The surface free energy value of bismuth at its melting point is increased, and hence the ability of bismuth to wet grain boundaries or interphase boundaries is decreased, by certain elements, most of which are normally present as impurities in steel. These elements comprise copper, nickel, tin and zinc. Copper, nickel and tin are normally present as impurities in steel in amounts up to about 0.1 wt.% each, for example, but zinc is normally not found in steel. Copper, nickel and tin, are normally tolerated in steel in the amounts given above.
However, because these elements interfere with the wetting ability of bismuth, amounts thereof which might be tolerable in ordinary steel are not tolerable in a bismuth-containing steel in accordance with the present invention. In the instant steel, the bismuth content is in the range 0.05-0.40 wt.%, and the total amount of ingredients which lower the wetting ability of the bismuth is less than the bismuth content of the steel.
The addition of tellurium to a bismuth-containing steel lowers the surface free energy value of the bismuth and therefore enhances its wetting ability. Accordingly, to the extent that the wetting ability of the bismuth is diminished by the presence of copper, nickel, tin and the like, this diminution can be at least partially offset by the addition of tellurium in amounts up to 0.06 wt.%, preferably at least 0.015 wt.%.
A liquid metal embrittler is more effective in a stronger steel. Therefore, a steel in accordance with the present invention has a carbon content of at least 0.06 wt.% up to about 1.0 wt.% and a manganese content preferably greater than three times the sulfur content and which is at least 0.30 wt.%.
The steel may be cast into an ingot shape or into a billet shape (e.g., by continuous casting). When cast into an ingot, the steel shape may be hot rolled into a billet. The billets may be further reduced by hot rolling, and the resulting hot rolled product may be cold drawn into bars. The properties imparted to the cast steel shape by the present invention will be carried forward to subsequent stages of reduction. Accordingly, as used herein, the term "cast steel shape" includes both the original shape, before reduction, and the reduced shape.
Other features and advantages are inherent in the product claimed and disclosed or will become apparent to those skilled in the art from the following detailed description.
A free machining cast steel shape in accordance with the present invention has a steel composition within the following range, in wt.%:
______________________________________carbon 0.06-1.0manganese 0.3-1.6silicon 0.30 max.sulfur 0.03-0.50phosphorous 0.12 max.bismuth 0.05-0.40iron essentially the balance______________________________________
The phrase "essentially the balance," as applied to iron, allows for the inclusion of those impurities usually found in steel except for those ingredients which lower the wetting ability of bismuth. With respect to such ingredients, the total amount thereof should be less than the bismuth content of the steel. The ingredients which lower the wetting ability of bismuth are copper, tin, zinc and nickel. Preferably, the total amount of these ingredients should be less than sixty percent of the bismuth content of the steel. Typically, the bismuth content of the steel is no greater than about 0.20 wt.%.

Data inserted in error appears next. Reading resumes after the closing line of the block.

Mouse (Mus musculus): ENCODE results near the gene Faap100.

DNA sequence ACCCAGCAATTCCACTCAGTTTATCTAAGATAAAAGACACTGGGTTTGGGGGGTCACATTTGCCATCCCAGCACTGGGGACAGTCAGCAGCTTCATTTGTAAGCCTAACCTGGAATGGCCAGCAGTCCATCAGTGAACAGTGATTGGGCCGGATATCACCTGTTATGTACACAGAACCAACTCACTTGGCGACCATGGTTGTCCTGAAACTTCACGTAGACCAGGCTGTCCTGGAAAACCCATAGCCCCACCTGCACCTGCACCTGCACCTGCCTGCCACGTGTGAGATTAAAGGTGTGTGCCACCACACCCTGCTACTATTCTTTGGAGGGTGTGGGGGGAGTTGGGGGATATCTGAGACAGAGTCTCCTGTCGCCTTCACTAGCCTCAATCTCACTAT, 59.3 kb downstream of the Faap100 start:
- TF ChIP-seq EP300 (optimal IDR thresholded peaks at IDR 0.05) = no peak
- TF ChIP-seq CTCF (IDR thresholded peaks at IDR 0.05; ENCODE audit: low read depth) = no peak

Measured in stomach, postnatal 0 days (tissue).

Tellurium enhances the wetting ability of bismuth, and, in one embodiment, tellurium may be included in the steel in an amount up to 0.06 wt.%, there being preferably at least 0.015 wt.% tellurium in the steel. Lead may also be added to the steel, to improve the machinability of the steel, in an amount up to 0.3 wt.%.
Copper, nickel and tin are normally found in steel when scrap steel is used as one of the raw materials from which the steel is produced. It is not commercially practical to remove copper, tin or nickel during the steel-making operation. Accordingly, in order to assure that copper, nickel and tin are limited to a total amount less than the bismuth content of the steel, in accordance with the present invention, it is necessary to either avoid introducing copper, nickel or tin-bearing scrap during the steel making operation or to segregate the copper, nickel or tin-bearing scrap from the rest of the steel scrap prior to the steel making operation. These precautions, however, need not be taken with respect to zinc-bearing scrap because zinc boils out of the steel at the temperature of molten steel so that zinc is automatically eliminated during the steel-making operation. The steel may also be made entirely from hot metal produced at a blast furnace, dispensing completely with the use of any scrap, but this type of restriction on raw materials is not particularly desirable from a commercial standpoint.
Examples of bismuth-containing steel in accordance with the present invention are set forth in Table I below.
TABLE I______________________________________ WT. %Ingredients A B C D______________________________________Carbon 0.06-0.08 0.45-0.47 0.41-0.43 0.06-0.09Manganese 0.60-0.80 1.52-1.60 1.45-1.55 1.05-1.10Silicon 0.01-0.02 0.20-0.25 0.15-0.30 0.02Sulfur 0.12-0.15 0.29-0.33 0.35 0.26-0.33Phosphorous 0.06-0.07 0.03 0.03 0.06-0.09Bismuth 0.3-0.4 0.27-0.33 0.2-0.3 0.1-0.2Copper 0.05 0.08 0.08 0.01Tin 0.02 0.04 0.01 0.008Nickel 0.05 0.08 0.01 0.01Total Cu, Sn,Ni 0.12 0.20 0.10 0.028______________________________________
In all of the above steels, A-D, the balance of the composition consists essentially of iron (plus the usual impurities unless otherwise indicated).
As is reflected by Table I, above, the steel contains bismuth which functions as a liquid metal embrittler. In addition, certain other ingredients in the steel have been adjusted to enhance the ability of bismuth to function as a liquid metal embrittler. Thus, the total amount of ingredients which lower the wetting ability of bismuth (i.e., copper, tin, nickel) is less than the amount of bismuth in the steel. The carbon content is at least 0.06 wt.%, to provide strength to the steel. The manganese content is greater than three times the sulfur content (as well as greater than 0.30 wt.%) thus contributing to the strength of the steel by solid solution strengthening. As noted above, increasing the strength of the steel makes the liquid metal embrittler more effective.
As a variation of the embodiment reflected by the examples set forth in Table I, the steel may also include tellurium or tellurium and lead, examples thereof being set forth in Table II below.